Understanding our environment

KU Field Station: List of field reserves

Fitch Reservation gateway and Fitch Trail entrance.

The KU Field Station is made up of 11 distinct reserves in four different areas in Douglas, Jefferson and Anderson counties in Kansas. Each reserve, listed in the order it became part of the Field Station, is described below. (Those reserves noted as "contiguous tracts north of Lawrence" are part of the primary research and operations area about 15 minutes north of the City of Lawrence.)

Fitch Natural History Reservation (Contiguous tracts north of Lawrence)
The 590-acre Fitch Reservation was established in 1947 on land donated to KU in 1911 by Sara Robinson, widow of Charles Robinson, first governor of Kansas. Its purpose is to serve as a permanent location for studying native plants and animals, and the management policy for the reservation is to let nature take its course. Over the past 60 years numerous studies have provided a wealth of unique scientific knowledge related to succession, or how plant and animal communities change over time. Some areas of the reservation have been opened for school groups and the public to explore this special area. The reservation is named for Henry Fitch, KU herpetologist, who lived with his family there from 1948 until shortly before his death in 2009. Fitch conducted the longest-running herpetological study in the world, spanning more than 50 years, at the Field Station.

Rockefeller Experimental Tract (Contiguous tracts north of Lawrence)
In 1956, KU professors E. Raymond Hall and Henry S. Fitch received funding from John D. Rockefeller Jr. to purchase this 160-acre farm for the purpose of conserving a small native prairie and testing methods of prairie management. Prior to that, the 160-acre Rockefeller Experimental Tract was a farm typical of those in the region, with a varied land use history. In 1957, KU began a long-term prairie experiment that continues to this day, testing four methods of management: use of burning, grazing, mowing and no treatment. along with research and teaching programs.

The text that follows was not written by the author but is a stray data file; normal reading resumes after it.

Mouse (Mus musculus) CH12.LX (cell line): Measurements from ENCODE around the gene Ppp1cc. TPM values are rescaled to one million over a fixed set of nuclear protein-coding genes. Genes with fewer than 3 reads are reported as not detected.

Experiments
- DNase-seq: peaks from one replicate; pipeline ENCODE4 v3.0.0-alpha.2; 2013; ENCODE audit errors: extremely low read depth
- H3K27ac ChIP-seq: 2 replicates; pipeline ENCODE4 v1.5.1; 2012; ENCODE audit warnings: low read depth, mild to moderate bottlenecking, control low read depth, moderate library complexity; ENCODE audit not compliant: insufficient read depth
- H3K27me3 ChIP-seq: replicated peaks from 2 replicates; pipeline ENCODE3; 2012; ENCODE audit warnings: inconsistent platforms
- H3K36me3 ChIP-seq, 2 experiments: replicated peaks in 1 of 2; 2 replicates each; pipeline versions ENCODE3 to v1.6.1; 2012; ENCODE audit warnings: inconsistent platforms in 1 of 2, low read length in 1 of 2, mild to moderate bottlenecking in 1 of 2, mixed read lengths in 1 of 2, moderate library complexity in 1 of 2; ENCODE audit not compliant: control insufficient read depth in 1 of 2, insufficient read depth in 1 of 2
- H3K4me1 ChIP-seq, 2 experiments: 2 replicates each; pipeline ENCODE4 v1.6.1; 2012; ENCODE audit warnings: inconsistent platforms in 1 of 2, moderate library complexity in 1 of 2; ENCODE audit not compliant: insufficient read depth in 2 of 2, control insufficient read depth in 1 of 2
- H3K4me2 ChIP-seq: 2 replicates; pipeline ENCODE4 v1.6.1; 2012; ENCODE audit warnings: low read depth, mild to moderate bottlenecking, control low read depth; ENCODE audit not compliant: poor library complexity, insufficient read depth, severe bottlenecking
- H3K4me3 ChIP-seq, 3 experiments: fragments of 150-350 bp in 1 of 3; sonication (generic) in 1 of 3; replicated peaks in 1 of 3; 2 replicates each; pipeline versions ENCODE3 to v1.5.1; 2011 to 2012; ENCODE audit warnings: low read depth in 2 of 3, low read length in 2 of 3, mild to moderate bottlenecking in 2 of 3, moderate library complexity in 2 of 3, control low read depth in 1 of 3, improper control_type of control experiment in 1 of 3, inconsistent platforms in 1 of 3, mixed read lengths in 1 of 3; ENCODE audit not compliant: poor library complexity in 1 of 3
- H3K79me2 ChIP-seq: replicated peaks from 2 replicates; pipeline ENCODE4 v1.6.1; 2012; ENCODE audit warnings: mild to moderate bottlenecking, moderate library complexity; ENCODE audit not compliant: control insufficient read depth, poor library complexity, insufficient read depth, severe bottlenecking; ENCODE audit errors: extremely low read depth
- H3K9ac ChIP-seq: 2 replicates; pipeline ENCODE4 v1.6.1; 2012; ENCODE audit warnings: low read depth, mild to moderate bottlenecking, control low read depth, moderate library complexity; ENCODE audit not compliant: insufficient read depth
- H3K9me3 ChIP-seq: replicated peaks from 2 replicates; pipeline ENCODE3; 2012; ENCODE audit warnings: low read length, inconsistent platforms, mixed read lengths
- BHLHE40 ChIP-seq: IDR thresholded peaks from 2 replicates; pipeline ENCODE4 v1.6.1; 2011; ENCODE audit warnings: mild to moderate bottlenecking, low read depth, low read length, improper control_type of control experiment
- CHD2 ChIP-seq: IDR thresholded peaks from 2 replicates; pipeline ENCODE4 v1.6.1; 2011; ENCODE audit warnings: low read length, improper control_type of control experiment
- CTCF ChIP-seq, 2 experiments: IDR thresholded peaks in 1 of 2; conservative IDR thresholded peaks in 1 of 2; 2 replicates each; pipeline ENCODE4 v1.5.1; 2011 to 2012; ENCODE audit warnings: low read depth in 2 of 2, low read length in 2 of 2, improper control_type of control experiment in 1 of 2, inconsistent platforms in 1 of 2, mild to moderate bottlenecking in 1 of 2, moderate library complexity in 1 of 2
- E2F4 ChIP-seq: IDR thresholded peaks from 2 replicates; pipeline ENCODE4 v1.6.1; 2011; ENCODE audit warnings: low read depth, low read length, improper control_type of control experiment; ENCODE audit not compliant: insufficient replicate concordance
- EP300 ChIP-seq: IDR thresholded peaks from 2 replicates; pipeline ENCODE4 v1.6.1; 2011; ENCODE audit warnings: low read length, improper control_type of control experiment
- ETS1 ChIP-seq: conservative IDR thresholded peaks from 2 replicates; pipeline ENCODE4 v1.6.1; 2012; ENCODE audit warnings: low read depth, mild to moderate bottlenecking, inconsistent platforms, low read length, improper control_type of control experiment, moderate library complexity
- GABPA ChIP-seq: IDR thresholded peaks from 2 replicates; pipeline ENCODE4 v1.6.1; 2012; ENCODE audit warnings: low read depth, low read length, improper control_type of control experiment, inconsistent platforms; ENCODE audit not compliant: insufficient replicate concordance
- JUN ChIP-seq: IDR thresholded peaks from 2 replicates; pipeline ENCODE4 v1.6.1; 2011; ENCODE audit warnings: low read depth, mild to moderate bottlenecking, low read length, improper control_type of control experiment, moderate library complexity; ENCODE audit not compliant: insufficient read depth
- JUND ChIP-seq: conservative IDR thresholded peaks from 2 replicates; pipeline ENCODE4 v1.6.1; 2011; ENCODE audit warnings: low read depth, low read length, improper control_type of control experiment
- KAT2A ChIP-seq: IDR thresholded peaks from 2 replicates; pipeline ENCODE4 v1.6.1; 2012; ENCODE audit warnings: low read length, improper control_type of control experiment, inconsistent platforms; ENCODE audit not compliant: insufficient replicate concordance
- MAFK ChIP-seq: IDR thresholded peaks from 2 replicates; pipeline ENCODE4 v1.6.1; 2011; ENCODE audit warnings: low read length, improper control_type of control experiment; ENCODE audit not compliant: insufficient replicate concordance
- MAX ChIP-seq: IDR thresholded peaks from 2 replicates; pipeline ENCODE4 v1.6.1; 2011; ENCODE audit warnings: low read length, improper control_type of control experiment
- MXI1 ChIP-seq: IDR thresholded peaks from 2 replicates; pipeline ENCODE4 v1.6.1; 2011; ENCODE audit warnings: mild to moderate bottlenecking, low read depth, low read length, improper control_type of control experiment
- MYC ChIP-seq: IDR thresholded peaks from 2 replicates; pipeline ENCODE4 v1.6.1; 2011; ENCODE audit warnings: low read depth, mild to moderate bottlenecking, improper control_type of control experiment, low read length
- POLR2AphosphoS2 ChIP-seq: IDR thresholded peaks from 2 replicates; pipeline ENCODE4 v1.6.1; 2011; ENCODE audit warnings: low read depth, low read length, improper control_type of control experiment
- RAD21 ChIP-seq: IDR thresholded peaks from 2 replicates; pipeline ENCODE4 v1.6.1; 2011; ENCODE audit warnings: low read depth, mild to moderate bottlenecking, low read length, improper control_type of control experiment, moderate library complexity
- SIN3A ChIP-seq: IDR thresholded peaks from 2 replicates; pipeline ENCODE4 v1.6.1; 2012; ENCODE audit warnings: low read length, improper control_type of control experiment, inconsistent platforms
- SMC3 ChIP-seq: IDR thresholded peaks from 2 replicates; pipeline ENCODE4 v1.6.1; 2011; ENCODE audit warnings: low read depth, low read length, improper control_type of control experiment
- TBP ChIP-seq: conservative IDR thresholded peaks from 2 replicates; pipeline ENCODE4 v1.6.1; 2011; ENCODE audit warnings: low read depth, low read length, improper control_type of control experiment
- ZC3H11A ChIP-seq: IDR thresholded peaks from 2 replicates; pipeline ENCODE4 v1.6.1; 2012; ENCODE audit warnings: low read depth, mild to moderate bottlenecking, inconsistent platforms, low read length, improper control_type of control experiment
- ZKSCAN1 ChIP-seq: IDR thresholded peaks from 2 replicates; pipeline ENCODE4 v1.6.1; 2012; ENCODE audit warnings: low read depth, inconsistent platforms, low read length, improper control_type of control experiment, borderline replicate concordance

John H. Nelson Environmental Study Area (Contiguous tracts north of Lawrence)
The 618-acre Nelson Environmental Study Area was enabled by a gift from John H. Nelson, former dean of the KU graduate school, and his wife, Kathryn, in 1970. This site is home to the Kansas Biological Survey's research, field operations and maintenance office, as well as the Kenneth and Katie Armitage Education Center. It serves many functions related to research and teaching and offers diverse habitats used for a variety of experimental and ecological studies. Research studies take place at the area's Frank B. Cross Reservoir; an experimental pond and wetland facility; a biotic succession/habitat fragmentation facility; soil biodiversity study areas; fenced enclosures for studies of small and large mammals; and a native plant garden.

Robinson Tract (North of Lawrence en route to contiguous tracts)
This 44-acre tract, another portion of the farm of Governor Robinson, was added in 1970. It provides, in addition to woodlands and grasslands for teaching and research, natural wetlands and wetland restored from previous disturbance.

Baldwin Woods Forest Preserve (Near Vinland and Baldwin City, Kansas) Brochure
Prior to Euro-American settlement, the Baldwin Woods area encompassed about 3,700 acres of closed forest and open savanna. However, development of rural areas for agriculture and, in recent years, for suburban housing has greatly reduced the extent of native woodland. In 1980, the entire Baldwin Woods area was designated as a National Natural Landmark because it is recognized as a “... significant example of the natural heritage of the Nation.” Scientific studies within the area are done with as little disturbance as possible so as not to damage the sensitive ecosystem. The KU Field Station preserves 456 contiguous acres of the Baldwin Woods ecosystem, in several tracts (Breidenthal, Rice, Wall and new lands acquired in 2016) in perpetuity.

Field Botany course at Breidenthal.

Breidenthal Biological Reserve (Baldwin Woods)
The 90-acre Breidenthal Biological Reserve consists of 70 acres purchased in 1965 by Kansas University Endowment Association, and subsequent purchases of 10 acres each in 1973 and 1974. The majority is relatively undisturbed eastern deciduous forest, although there are remnants of savanna habitats. A small headwater stream, a tributary of Coal Creek (Wakarusa River drainage), flows through the forest.

Rice Woodland (Baldwin Woods)
In 1972, the 80-acre Rice Woodland was purchased and deeded to The Nature Conservancy, which later transferred the title through restrictive deed to KU Endowment. The Ethel and Raymond F. Rice Foundation provided funds to secure this high-quality natural area. The majority of the Rice Woodland is relatively undisturbed eastern deciduous forest. Thirty-one species of trees and 21 species of shrubs and vines were recorded on the tract in a 1963 study — remarkably high species richness for native forests in the central United States.